Blacklisted workers granted ‘core participant’ status at Pitchford inquiry into undercovers
BLACKLISTED workers have hailed a “major breakthrough” after they were deemed “core participants” in a public inquiry into police spying beginning today.
The Pitchford inquiry into undercover policing was announced by Home Secretary Theresa May after claims that officers had infiltrated protest groups and, in some cases, established long-term sexual relationships with their targets.
Trade unionists said there was “documentary evidence” that undercover officers had passed information to a blacklist database maintained by a club of construction bosses.
“Finally, this is official recognition that the evidence we have uncovered about this sordid anti-democratic conspiracy deserves to be fully investigated,” said blacklisted bricklayer Frank Smith.
Earlier this month the Star revealed that Merseyside Police had attempted to recruit a construction worker as a spy as recently as last year.
Yet inquiry chairman and Court of Appeal judge Christopher Pitchford did not refer to blacklisting when he announced the inquiry’s terms in July.
Blacklisting campaigners voiced fears that the investigation could turn into “just turn into another Establishment whitewash.”
But yesterday the Blacklist Support Group announced that the inquiry had agreed to cover its legal costs and allow blacklisted workers access to all evidence submitted.
Its secretary Dave Smith said that workers “remained sceptical” about the inquiry, but he added that Lord Justice Pitchford was “the only game in town” with a chance of getting close to the truth.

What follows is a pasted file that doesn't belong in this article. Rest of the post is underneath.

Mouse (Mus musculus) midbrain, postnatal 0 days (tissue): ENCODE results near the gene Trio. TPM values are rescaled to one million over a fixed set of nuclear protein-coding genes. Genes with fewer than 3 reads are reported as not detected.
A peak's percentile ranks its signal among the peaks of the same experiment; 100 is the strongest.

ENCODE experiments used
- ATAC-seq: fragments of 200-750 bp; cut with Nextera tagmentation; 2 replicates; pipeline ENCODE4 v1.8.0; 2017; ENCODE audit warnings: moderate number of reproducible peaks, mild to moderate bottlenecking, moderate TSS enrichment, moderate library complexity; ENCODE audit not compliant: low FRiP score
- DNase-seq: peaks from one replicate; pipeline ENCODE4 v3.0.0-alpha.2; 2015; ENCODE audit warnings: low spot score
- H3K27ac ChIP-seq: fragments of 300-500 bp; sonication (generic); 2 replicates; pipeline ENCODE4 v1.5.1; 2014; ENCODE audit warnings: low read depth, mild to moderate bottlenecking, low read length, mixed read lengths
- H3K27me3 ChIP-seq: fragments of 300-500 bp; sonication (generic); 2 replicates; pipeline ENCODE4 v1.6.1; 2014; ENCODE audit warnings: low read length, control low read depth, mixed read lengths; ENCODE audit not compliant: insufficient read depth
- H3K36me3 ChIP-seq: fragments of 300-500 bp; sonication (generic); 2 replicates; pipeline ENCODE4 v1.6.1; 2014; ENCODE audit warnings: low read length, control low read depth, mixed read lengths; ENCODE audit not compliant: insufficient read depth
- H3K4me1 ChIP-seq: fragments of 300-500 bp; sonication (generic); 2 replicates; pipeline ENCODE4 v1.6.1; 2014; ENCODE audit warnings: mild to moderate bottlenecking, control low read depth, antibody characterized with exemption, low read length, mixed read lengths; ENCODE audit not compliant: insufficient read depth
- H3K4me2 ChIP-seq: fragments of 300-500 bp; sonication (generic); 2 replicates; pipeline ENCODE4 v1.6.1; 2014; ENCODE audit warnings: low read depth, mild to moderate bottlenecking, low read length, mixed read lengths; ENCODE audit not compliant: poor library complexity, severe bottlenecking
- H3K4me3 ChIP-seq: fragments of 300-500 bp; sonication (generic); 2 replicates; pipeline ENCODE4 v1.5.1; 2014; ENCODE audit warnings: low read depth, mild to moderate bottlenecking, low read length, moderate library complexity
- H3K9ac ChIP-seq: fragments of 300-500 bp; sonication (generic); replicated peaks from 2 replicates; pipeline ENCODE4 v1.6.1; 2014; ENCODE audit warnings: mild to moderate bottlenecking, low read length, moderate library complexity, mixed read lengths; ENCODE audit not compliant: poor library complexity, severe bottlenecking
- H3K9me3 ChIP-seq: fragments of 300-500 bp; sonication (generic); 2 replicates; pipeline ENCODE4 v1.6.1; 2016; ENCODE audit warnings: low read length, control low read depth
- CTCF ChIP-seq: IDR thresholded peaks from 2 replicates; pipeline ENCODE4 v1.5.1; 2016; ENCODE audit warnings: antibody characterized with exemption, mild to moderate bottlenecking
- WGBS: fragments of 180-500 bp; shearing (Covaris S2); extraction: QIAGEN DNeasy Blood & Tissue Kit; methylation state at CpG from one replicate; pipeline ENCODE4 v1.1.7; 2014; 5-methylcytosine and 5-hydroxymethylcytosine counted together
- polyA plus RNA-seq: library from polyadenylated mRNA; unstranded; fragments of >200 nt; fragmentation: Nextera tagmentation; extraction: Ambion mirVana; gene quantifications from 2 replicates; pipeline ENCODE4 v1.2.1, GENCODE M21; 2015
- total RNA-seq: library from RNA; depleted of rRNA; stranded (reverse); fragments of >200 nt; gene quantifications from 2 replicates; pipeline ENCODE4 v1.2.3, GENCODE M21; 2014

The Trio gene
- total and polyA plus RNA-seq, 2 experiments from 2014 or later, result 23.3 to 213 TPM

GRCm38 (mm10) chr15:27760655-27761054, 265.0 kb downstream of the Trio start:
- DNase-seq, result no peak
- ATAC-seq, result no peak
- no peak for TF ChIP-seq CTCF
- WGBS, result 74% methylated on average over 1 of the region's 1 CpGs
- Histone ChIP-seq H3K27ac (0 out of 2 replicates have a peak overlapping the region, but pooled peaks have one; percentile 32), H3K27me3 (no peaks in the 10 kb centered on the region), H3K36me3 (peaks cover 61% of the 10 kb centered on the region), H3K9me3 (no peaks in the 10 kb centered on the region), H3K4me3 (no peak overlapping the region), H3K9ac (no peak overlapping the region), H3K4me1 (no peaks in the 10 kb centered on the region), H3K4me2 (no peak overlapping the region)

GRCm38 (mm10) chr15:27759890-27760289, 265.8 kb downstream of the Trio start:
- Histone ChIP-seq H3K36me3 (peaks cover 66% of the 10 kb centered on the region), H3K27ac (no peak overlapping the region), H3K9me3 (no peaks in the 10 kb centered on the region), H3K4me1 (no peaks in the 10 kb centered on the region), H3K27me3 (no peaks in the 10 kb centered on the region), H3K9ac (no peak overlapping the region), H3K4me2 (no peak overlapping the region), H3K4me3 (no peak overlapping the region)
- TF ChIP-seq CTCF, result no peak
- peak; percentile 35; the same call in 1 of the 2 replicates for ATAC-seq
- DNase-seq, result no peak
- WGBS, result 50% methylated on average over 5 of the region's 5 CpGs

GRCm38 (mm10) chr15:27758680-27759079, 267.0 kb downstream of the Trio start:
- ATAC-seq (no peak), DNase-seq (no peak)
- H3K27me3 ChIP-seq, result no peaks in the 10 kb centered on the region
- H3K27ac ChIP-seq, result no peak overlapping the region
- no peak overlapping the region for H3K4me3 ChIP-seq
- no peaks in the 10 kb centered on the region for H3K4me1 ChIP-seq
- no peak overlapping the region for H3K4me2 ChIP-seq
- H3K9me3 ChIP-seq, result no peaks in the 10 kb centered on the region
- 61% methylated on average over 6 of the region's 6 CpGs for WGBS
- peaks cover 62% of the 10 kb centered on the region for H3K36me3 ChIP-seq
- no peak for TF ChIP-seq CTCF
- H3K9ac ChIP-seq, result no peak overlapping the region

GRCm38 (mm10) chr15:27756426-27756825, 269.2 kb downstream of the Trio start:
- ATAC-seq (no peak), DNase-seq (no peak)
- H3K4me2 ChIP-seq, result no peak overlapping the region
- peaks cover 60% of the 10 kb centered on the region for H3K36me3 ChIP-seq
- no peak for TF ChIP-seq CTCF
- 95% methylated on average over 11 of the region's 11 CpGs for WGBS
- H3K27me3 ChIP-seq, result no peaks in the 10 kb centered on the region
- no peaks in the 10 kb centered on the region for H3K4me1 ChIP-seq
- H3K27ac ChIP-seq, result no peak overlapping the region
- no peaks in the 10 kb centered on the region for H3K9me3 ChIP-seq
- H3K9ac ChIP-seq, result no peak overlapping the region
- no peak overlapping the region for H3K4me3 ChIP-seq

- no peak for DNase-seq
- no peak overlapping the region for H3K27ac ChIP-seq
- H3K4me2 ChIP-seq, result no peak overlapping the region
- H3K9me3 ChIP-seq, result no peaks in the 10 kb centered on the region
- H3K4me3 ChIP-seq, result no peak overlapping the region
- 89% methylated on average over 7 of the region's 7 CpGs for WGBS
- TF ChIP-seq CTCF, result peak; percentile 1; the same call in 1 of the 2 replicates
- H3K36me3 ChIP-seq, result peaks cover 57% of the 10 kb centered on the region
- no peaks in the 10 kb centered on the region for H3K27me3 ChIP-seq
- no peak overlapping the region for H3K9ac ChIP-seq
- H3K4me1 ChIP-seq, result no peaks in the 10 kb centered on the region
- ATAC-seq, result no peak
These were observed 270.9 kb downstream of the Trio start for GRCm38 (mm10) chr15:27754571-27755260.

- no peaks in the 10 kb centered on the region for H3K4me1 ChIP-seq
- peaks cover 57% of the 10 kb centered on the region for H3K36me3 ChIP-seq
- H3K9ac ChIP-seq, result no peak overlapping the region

“We intend to continue to push for justice both inside and outside the inquiry,” said Mr Smith.
“The biggest barriers to justice at the moment are the wholesale systematic destruction of documentary evidence, which has already taken place by the police, and the farcical ‘neither confirm nor deny’ position adopted by the police about both the undercover police officers and the activists who were their targets.
“We currently have the Alice in Wonderland situation where people have been granted core participant status in a public inquiry about the failings of undercover policing but the very same individuals are still being spied on by the police for their political activities.”
The Pitchford inquiry will also examine evidence that police infiltrated environmental groups and spied on the friends and family of teenager Stephen Lawrence, who was murdered in a racist attack in 1993.
Construction unions Ucatt and GMB have called for blacklisting to be made a criminal offence. Both have submitted large batches of evidence to the inquiry and are understood to have also been granted core participant status.
“It is a very positive development that there will be a voice for blacklisted workers on the Pitchford inquiry,” said GMB national officer Justin Bowden.
“The systematic blacklisting of a generation of construction workers and environmental activists by dozens of household-name UK companies is on a par with the shocking activities of the police towards Stephen Lawrence’s family and the phone-hacking scandal.
“All of these civil rights abuses merit detailed investigation as part of the inquiry.”
The scale of blacklisting in construction came to light in 2009 when government inspectors seized a list of over 3,000 workers from the Consulting Association, set up by bosses determined to prevent trade unionists from getting jobs.
Almost 100 workers are fighting for compensation in a case up for a formal court hearing tomorrow.
GMB believes the workers’ claim could be worth up to £30 million.
Mr Smith, whose then girlfriend Lisa Teuscher also had a file on the database despite never having worked in construction, said that secret police had helped to wreck his long-term relationships.